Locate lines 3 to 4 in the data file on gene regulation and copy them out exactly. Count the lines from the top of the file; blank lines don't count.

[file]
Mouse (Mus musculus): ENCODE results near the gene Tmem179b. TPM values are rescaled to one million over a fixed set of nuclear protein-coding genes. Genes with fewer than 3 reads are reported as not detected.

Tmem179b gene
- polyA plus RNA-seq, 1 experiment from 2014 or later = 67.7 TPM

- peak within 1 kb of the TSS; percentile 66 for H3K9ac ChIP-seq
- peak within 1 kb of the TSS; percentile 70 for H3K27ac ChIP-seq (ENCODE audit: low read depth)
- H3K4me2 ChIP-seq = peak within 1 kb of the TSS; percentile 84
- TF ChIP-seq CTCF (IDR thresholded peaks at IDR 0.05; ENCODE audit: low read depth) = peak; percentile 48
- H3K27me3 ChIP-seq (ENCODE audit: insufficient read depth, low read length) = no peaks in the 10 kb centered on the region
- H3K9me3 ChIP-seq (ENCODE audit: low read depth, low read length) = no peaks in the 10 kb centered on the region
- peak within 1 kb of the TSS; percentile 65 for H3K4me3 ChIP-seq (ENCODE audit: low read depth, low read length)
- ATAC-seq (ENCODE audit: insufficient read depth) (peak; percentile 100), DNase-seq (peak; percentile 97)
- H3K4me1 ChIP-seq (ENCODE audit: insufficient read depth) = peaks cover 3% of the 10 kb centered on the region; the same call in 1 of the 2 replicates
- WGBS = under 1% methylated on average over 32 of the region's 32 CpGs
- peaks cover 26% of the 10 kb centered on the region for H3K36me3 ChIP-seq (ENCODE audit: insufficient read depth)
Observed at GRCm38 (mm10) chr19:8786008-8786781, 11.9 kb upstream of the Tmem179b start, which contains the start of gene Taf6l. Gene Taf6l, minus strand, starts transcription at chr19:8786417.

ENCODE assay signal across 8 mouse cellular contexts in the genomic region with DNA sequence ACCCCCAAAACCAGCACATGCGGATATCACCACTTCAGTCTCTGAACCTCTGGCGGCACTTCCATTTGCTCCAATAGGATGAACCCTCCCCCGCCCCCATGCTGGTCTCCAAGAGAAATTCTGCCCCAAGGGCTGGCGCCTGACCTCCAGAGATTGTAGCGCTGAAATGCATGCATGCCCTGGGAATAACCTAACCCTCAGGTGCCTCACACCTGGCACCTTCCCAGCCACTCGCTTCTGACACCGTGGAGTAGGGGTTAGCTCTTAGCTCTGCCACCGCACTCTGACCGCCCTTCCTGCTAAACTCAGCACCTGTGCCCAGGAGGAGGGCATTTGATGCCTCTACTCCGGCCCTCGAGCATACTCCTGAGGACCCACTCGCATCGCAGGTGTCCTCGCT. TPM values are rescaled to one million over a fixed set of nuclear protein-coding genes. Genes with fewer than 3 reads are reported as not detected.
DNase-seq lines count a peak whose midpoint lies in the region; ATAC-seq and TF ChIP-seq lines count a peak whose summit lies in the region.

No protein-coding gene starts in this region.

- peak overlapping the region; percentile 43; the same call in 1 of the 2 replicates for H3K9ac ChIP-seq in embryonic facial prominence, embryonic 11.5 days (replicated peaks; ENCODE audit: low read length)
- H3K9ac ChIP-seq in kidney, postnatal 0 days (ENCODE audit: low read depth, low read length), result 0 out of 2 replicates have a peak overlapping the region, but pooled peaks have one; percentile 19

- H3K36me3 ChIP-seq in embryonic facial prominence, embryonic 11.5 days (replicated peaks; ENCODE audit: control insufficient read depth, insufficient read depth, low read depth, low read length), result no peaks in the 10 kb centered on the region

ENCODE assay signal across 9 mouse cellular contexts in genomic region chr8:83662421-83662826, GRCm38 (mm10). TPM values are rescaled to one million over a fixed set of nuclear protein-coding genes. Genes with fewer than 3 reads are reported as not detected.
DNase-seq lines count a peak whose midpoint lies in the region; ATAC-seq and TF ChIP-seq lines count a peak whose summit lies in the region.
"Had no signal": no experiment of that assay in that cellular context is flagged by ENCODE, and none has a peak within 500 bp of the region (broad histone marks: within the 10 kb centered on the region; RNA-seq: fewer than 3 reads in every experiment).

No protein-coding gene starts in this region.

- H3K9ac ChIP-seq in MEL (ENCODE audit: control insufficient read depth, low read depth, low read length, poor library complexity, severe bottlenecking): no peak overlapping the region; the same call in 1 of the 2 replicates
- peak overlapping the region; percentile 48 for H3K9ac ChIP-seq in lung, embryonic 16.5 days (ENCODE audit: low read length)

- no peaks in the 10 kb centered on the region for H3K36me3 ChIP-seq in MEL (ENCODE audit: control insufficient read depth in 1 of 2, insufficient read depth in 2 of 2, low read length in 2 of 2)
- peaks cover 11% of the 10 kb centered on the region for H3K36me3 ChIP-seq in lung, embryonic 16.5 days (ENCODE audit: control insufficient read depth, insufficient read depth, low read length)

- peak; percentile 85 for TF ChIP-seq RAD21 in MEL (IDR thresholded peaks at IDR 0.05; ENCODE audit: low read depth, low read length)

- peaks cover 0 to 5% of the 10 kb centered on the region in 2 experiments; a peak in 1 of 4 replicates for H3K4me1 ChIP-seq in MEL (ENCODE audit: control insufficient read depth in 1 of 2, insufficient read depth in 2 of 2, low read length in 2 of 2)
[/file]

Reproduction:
- polyA plus RNA-seq, 1 experiment from 2014 or later = 67.7 TPM

- peak within 1 kb of the TSS; percentile 66 for H3K9ac ChIP-seq